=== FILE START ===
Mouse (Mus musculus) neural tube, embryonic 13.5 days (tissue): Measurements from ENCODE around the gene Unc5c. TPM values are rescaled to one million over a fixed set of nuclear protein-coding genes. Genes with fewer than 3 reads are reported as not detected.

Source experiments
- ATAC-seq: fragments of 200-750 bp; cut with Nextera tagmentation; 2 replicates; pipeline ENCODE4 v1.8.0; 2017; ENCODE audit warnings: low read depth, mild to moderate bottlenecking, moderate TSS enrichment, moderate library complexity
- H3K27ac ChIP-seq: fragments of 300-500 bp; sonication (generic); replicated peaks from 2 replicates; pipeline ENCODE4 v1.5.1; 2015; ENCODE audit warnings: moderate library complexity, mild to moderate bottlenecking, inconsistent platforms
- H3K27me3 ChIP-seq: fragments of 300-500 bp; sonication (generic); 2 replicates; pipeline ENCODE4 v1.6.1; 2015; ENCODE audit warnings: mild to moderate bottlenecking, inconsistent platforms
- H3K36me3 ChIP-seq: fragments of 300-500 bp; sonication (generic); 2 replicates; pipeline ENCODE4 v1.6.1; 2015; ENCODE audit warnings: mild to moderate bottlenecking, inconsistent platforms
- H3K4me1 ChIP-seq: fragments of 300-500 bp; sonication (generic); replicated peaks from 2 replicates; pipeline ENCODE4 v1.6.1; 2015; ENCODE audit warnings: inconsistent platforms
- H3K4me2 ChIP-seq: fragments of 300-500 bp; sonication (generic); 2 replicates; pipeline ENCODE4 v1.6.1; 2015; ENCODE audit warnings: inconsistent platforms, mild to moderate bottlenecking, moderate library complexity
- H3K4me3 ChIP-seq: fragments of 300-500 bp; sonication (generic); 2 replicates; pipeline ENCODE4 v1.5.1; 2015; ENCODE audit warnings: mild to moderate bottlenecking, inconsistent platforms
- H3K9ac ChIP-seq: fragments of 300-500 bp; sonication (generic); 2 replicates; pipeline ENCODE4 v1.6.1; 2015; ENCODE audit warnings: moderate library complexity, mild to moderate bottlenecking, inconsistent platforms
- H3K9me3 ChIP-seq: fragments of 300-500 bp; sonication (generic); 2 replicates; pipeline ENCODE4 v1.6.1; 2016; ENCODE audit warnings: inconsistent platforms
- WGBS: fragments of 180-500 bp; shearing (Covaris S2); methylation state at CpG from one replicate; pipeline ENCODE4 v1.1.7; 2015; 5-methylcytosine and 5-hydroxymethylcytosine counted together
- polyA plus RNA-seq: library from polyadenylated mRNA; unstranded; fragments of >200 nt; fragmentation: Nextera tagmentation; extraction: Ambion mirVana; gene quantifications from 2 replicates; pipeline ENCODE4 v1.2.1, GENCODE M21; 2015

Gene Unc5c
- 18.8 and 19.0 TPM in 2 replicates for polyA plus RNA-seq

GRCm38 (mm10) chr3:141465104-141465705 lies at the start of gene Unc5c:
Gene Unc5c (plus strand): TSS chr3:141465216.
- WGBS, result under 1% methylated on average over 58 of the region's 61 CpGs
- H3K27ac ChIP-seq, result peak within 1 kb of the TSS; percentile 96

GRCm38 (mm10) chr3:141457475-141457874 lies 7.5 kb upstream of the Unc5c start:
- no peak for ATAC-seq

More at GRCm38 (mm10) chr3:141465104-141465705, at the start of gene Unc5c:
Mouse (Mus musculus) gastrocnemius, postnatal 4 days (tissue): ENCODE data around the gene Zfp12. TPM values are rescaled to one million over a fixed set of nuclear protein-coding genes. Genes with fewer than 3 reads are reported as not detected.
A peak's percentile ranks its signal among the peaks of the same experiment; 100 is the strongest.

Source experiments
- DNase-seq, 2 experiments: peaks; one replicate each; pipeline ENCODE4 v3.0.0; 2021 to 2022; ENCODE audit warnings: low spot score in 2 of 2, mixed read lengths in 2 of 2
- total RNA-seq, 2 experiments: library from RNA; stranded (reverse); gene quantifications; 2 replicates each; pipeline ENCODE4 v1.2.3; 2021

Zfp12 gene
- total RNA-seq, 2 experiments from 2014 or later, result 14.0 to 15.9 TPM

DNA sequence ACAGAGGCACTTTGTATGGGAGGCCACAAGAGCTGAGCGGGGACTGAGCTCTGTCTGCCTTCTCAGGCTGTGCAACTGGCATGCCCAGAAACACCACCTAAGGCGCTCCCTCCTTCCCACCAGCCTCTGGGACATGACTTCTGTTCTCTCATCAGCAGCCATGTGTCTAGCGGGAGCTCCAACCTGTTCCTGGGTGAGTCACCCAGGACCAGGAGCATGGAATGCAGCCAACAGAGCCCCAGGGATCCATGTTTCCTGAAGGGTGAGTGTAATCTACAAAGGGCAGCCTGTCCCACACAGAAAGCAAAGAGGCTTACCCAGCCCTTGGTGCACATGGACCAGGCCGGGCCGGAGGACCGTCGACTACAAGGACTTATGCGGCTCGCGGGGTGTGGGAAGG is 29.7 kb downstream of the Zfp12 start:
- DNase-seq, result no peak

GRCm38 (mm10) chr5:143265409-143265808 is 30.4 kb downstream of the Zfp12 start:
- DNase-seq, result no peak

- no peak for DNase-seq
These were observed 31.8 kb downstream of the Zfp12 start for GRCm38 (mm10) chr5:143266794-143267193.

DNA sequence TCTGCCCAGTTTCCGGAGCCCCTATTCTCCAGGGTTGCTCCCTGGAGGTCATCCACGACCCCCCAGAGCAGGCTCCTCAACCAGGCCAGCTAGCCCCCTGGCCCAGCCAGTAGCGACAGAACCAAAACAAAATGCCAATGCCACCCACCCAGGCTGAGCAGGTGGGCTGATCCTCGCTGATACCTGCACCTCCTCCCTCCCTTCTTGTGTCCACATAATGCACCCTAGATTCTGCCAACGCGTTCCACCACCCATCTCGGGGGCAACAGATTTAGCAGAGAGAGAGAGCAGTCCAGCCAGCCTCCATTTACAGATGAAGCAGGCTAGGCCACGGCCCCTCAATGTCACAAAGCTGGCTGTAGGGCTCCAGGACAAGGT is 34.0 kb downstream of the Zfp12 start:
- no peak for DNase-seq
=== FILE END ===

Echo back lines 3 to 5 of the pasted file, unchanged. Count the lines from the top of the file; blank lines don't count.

- ATAC-seq: fragments of 200-750 bp; cut with Nextera tagmentation; 2 replicates; pipeline ENCODE4 v1.8.0; 2017; ENCODE audit warnings: low read depth, mild to moderate bottlenecking, moderate TSS enrichment, moderate library complexity
- H3K27ac ChIP-seq: fragments of 300-500 bp; sonication (generic); replicated peaks from 2 replicates; pipeline ENCODE4 v1.5.1; 2015; ENCODE audit warnings: moderate library complexity, mild to moderate bottlenecking, inconsistent platforms
- H3K27me3 ChIP-seq: fragments of 300-500 bp; sonication (generic); 2 replicates; pipeline ENCODE4 v1.6.1; 2015; ENCODE audit warnings: mild to moderate bottlenecking, inconsistent platforms